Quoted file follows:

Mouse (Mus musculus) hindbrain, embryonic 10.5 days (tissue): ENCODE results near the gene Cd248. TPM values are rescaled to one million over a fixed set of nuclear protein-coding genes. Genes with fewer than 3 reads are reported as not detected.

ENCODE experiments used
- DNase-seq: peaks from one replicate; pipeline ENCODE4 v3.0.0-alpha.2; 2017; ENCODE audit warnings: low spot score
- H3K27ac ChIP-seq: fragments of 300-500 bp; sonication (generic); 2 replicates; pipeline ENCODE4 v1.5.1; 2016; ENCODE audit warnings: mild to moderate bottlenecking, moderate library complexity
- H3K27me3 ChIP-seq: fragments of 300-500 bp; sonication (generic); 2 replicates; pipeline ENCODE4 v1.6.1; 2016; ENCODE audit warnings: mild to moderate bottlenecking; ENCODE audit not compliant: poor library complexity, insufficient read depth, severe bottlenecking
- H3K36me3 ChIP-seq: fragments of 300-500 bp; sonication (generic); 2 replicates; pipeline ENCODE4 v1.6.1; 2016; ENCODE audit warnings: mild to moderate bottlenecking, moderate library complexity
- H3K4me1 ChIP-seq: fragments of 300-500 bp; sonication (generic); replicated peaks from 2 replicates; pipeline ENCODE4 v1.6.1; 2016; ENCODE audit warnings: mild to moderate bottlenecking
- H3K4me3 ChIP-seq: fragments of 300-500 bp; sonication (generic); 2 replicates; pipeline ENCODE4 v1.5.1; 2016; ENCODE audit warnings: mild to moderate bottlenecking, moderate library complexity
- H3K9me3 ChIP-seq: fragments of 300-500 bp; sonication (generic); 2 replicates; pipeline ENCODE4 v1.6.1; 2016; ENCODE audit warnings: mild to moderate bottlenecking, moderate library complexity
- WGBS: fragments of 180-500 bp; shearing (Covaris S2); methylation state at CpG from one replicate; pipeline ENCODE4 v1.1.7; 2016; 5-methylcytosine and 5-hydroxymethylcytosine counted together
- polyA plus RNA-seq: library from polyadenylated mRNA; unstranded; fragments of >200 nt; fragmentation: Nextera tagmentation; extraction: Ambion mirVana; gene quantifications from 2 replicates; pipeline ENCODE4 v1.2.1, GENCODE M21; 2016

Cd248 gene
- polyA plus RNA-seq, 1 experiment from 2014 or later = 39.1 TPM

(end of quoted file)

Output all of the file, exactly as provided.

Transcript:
Mouse (Mus musculus) hindbrain, embryonic 10.5 days (tissue): ENCODE results near the gene Cd248. TPM values are rescaled to one million over a fixed set of nuclear protein-coding genes. Genes with fewer than 3 reads are reported as not detected.

ENCODE experiments used
- DNase-seq: peaks from one replicate; pipeline ENCODE4 v3.0.0-alpha.2; 2017; ENCODE audit warnings: low spot score
- H3K27ac ChIP-seq: fragments of 300-500 bp; sonication (generic); 2 replicates; pipeline ENCODE4 v1.5.1; 2016; ENCODE audit warnings: mild to moderate bottlenecking, moderate library complexity
- H3K27me3 ChIP-seq: fragments of 300-500 bp; sonication (generic); 2 replicates; pipeline ENCODE4 v1.6.1; 2016; ENCODE audit warnings: mild to moderate bottlenecking; ENCODE audit not compliant: poor library complexity, insufficient read depth, severe bottlenecking
- H3K36me3 ChIP-seq: fragments of 300-500 bp; sonication (generic); 2 replicates; pipeline ENCODE4 v1.6.1; 2016; ENCODE audit warnings: mild to moderate bottlenecking, moderate library complexity
- H3K4me1 ChIP-seq: fragments of 300-500 bp; sonication (generic); replicated peaks from 2 replicates; pipeline ENCODE4 v1.6.1; 2016; ENCODE audit warnings: mild to moderate bottlenecking
- H3K4me3 ChIP-seq: fragments of 300-500 bp; sonication (generic); 2 replicates; pipeline ENCODE4 v1.5.1; 2016; ENCODE audit warnings: mild to moderate bottlenecking, moderate library complexity
- H3K9me3 ChIP-seq: fragments of 300-500 bp; sonication (generic); 2 replicates; pipeline ENCODE4 v1.6.1; 2016; ENCODE audit warnings: mild to moderate bottlenecking, moderate library complexity
- WGBS: fragments of 180-500 bp; shearing (Covaris S2); methylation state at CpG from one replicate; pipeline ENCODE4 v1.1.7; 2016; 5-methylcytosine and 5-hydroxymethylcytosine counted together
- polyA plus RNA-seq: library from polyadenylated mRNA; unstranded; fragments of >200 nt; fragmentation: Nextera tagmentation; extraction: Ambion mirVana; gene quantifications from 2 replicates; pipeline ENCODE4 v1.2.1, GENCODE M21; 2016

Cd248 gene
- polyA plus RNA-seq, 1 experiment from 2014 or later = 39.1 TPM